Body image credit- Richard George William Pitt Booth, the “King” of Hay-on-Wye. By Tom Ordelman (Thor_NL) – Own work, CC BY-SA 3.0, https://commons.wikimedia.org/w/index.php?curid=2220829
Body image credit- Book Towns: Forty Five Paradises of the Printed Word, by Alex Johnson. https://www.goodreads.com/book/show/35959803-book-towns

Comments (13)

  1. Miland

    I have visited Hay-on-Wye now and then over the years – my brother and I would drive down in the early morning from Birmingham (during summer), spend a few pleasant hours browsing there and return in the evening.
    But the internet has reduced the incentive for going. In the days before the internet there was a certain excitement in poking around in second-hand bookshops in the hope of an interesting find. I would make day trips to London from Birmingham for just this reason.
    Now we can search for books and have them delivered without going out at all!
    So it’s been a few years since I last went there. But maybe again, some day.

    • Susannah Fullerton

      Yes, the internet has made a big change in book shopping, but Hay was still worth a visit last time I was there.

  2. Marisa

    Hi, Susannah:

    We’re currently in Kendal (UK) spending time with our daughter, who lives here; we’ve been to Sedbergh in a previous visit, but this time around we’re planning on travelling through Wales, so your article has come in very handy, for Hay-on-Wye is now on our list of “not-to-be-mised” Welsh towns. Cheers!

  3. Marisa

    Hi, Susannah:

    We are currently in Kendal (UK) spending time with our daughter, who lives here; we’ve been to Sedbergh in a previous visit and we’re planning to travel in Wales this time around, so thank you very much for this article as Hay-on-Wye is now on our list of “no-to-be-missed” Welsh towns!

    • Susannah Fullerton

      Sadly some of the book shops in Hay have closed. It is now about four years since I was there, so hope it still has a good number of books shops. Do let me know after your visit?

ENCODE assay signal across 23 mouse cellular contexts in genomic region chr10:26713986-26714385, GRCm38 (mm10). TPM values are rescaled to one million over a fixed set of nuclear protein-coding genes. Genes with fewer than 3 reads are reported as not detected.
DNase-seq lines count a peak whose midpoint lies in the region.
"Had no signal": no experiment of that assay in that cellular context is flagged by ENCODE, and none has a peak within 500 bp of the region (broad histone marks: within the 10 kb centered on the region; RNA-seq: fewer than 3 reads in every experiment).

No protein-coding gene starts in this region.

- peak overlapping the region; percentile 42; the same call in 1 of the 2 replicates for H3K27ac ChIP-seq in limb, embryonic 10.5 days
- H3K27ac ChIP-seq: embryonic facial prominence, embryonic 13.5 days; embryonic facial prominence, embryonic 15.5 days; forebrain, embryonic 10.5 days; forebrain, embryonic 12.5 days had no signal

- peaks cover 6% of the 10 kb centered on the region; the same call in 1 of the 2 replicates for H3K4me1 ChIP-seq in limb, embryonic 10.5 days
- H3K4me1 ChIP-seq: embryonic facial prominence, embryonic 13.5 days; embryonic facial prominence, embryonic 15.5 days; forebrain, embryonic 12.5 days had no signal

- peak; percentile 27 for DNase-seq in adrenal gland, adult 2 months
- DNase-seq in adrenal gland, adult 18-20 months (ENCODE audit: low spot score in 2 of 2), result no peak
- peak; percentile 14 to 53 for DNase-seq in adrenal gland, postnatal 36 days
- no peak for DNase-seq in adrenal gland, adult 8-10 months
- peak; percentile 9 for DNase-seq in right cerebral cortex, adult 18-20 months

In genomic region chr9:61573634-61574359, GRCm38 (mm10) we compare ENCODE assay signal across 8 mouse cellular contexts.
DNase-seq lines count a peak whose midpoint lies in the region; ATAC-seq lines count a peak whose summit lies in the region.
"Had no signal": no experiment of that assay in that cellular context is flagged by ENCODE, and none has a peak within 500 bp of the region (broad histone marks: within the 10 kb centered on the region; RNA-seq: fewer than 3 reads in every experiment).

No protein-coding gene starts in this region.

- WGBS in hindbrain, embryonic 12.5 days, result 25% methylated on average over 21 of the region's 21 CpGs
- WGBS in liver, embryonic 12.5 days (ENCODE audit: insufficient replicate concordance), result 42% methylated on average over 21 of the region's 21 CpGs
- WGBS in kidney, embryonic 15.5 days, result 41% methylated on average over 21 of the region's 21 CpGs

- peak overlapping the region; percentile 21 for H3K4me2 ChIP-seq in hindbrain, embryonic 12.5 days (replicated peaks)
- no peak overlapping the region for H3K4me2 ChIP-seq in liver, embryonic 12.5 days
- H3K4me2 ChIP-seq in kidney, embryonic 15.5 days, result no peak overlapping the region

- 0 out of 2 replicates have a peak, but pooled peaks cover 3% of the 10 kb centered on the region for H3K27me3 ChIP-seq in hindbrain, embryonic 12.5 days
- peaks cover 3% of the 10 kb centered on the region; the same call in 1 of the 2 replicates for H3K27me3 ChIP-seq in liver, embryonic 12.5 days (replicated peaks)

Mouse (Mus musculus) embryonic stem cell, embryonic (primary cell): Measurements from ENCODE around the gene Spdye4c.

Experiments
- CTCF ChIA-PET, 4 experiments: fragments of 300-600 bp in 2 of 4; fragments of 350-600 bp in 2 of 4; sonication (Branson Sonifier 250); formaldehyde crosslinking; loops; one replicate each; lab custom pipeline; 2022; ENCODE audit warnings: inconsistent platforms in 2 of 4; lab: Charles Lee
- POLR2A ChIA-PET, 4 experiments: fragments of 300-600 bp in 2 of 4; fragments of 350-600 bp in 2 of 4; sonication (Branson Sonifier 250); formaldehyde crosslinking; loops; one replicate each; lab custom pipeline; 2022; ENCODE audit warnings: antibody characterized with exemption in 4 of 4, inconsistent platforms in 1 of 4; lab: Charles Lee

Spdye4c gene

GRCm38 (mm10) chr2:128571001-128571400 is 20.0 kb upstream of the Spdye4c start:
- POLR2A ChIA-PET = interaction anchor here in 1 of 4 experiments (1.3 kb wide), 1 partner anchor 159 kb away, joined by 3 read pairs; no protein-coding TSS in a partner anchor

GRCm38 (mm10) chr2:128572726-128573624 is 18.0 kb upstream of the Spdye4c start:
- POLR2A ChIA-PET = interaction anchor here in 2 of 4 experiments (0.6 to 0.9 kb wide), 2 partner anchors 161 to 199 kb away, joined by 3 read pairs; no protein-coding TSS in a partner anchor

4. Joan Greenwood

    As an Australian living in England, I enjoyed visiting the Hay Festival for nearly 20 years. The level of speakers, whether they be authors, polies, scientists or musicians, was exceptional. I really miss this Festival. It was a golden time that I shared with good friends.

  5. Glennis Nancy Clark

    I have recently read the book The Diary of a Bookseller by Shaun Bythell which is based in Wigtown, Scotland. Really enjoyed the book, particularly the portrayal of characters and humour.

    • Susannah Fullerton

      I wrote about the Shaun Bythell book a few newsletters ago. I agree that it was an excellent read. You can go and stay in Wigtown and work in a bookshop there, but I believe it is booked up for about two years.

  6. I was not aware that Featherston was a Book Town. Next time I visit my nieces in Masterton we must make a trip down to Featherston and browse around.

    • Susannah Fullerton

      Although I am a Kiwi, I have not been there either and must manage it next time I am in that part of the country. Hope you have fun when you go.